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Feb 13, 2017

When The Urge Strikes: No-Bake Peanut Butter Oatmeal Cookies

Ever have one of those days when you just want to make cookies? Well I have them all the time, but thankfully I rarely do anything about that urge. I'm pretty sure it would mean I would only eat cookies. Well yesterday was different; I wanted to actually make them (it would help with my green resolutions!). But I didn't want to go to the store it was raining and I'm lazy.

Chocolate chip cookies? No chips. No cookie mix-ins at all, actually. Oatmeal cookies? I had some oatmeal from my recent trip to the bulk store, but I didn't have any raisins (and you can't have oatmeal cookies without raisins!). Peanut butter cookies cookies? I'm hesitant, because I don't always love the taste of peanut butter.  

But wait! Surely there would be a recipe that would combine oatmeal and peanut butter, that would be delicious! So I took to the internet and found this delicious recipe. It was no-bake to boot, which means I could start enjoying the cookies that much sooner.

And enjoy them I have. I'll fully admit that I ate my fair share of these over the past two days. So if you don't have plans to share it with a group of people, I suggest a half batch...or a quarter batch, because you WILL be tempted to eat them all. Although they are probably healthy since they are made with oatmeal and peanut butter. 

1- 1/2 cup white sugar
6 tablespoons butter
1/3 cup milk
1/4 teaspoon vanilla extract
3/4 cup peanut butter
2- 1/4 cup quick cooking oats

Makes 24 cookies

In a large saucepan over medium heat combine sugar, butter and milk. Bring to a rapid boil and boil for one full minute. 
Butter sugar milk mixture first step for cookies

Remove from heat and stir in vanilla and peanut butter. Mix in the oats, stirring until the mixture begins to cool. Drop batter by teaspoonfuls onto a cookie sheet, waxed paper, parchment paper, or aluminum foil. Let cool until set.

Then try not to eat them all in one sitting. Do you ever get cookie cravings?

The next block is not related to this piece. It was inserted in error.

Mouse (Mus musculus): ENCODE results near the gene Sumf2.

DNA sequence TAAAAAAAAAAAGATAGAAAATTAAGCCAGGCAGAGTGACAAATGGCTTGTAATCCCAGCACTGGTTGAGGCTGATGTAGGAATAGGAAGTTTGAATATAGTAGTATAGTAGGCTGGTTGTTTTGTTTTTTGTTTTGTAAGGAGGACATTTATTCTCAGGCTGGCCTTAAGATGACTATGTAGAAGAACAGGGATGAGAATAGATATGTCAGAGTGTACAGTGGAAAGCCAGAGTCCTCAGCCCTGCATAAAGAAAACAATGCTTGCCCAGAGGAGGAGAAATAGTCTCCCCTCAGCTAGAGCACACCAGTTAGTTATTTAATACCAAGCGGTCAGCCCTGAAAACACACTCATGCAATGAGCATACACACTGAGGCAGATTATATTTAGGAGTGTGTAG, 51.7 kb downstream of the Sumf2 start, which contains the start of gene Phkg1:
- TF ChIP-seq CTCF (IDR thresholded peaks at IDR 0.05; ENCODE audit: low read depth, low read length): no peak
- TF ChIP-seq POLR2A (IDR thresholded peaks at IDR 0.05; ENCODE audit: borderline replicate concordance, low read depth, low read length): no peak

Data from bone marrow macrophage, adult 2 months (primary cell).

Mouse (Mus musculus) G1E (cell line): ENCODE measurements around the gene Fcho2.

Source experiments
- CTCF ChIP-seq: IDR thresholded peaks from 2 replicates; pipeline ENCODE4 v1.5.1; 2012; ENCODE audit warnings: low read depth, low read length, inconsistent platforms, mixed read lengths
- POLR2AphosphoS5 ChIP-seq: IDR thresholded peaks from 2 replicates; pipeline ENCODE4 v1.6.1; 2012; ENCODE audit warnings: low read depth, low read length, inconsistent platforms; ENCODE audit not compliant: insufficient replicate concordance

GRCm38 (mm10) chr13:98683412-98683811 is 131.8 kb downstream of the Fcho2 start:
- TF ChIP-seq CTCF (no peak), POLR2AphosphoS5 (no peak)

Feb 10, 2017

Basics Of Cast Iron

Cast Iron Skillet

I'm terrified of cast iron.

Ok, that might be a little strong. It's not like I'm worried it's going to jump off the stove and get me like a spider would. But it's heavy, the handle gets hot, and Hubby says there are particular ways of cleaning it. So I just don't tend to cook with it. And when I do, I usually leave the cleaning to Hubby.

I secretly thinks he prefers this so I won't mess up his perfect seasoning. Cast iron is a great thing to cook with and you can find it in thrift stores or in the back of barns. So it is definitely an addition to a zero waste home. I'm just not the one to tell you about it. So I got the best expert I know: My husband. So here he goes with his first ever guest post on SkipTheBag. (Be kind and give him lots of love!)

So hi, I’m the husband. I can honestly say I never thought I’d be writing a blog post here but I got the call from the bullpen to write about something near and dear to my heart: cast iron cookware. I’ll preface the rest of this by saying I’m a tool guy. By that I don’t just mean wood working and home improvement stuff. I like having things that make it easier or better to do or make other things. So that’s led to having an inordinate number of power tools in my garage, but that’s also extended into the kitchen because one of the things I like to make most is food.

Over the years my progression toward the use of cast iron cookware has taken a not uncommon path. Immediately out of college I used non-stick cookware because it was cheap. As we started to replace the non-stick pans as they wore out, we got a decent set of stainless steel pots and pans. I still have them by the way, and I love them, but around the same time I discovered the joy of cast iron. Over time my collection has grown to include five pans of different sizes, a Dutch oven, and a stove top griddle.

What is cast iron? 

Well the name pretty much says it all. It’s pots and pans, or really anything, made by pouring molten iron into a mold (or cast), letting it cool, then seasoning the iron with oil or grease to prevent the outer surface from rusting. Over time, as the pans are used, fats and oils are cooked into the surface creating a slick, black, glossy surface. As cookware goes it’s been in use since the Iron Age. Which also seems obvious now that I type it. If taken care of, they can last well over a hundred years as useful cooking implements.

What are the benefits? 

From a cook’s perspective they heat up, distribute and hold heat very effectively. Additionally, a well seasoned cast iron pan is also nearly as slick as a non-stick pan. With just a little cooking spray I can cook eggs over-easy and not have any of the egg stick to the cooking surface. Because the cooking surface is carbonized oil and fat it’s also relatively chemical free, unlike non-stick. I tend not to be someone who believes that all chemicals are bad but after researching what goes into Teflon, I’d just as soon not be eating it when I accidentally scratch a pan. Unlike non-stick pans, which once scratched are permanently ruined, if the seasoned surface of a cast iron pan gets scratched, it doesn’t really change the effectiveness of the pan. If it really gets bad the pan can always be stripped down and reseasoned. It’s even possible to take a rusted pan that has been sitting outside and strip it to bare metal and reseason it as long as it’s only rust and not corroded. Finally, if taken care of, as I said above, they can last a very, very long time. It’s not unusual to come across cast iron pans and Dutch ovens that were made in the 1800s.

What are the down sides to cast iron?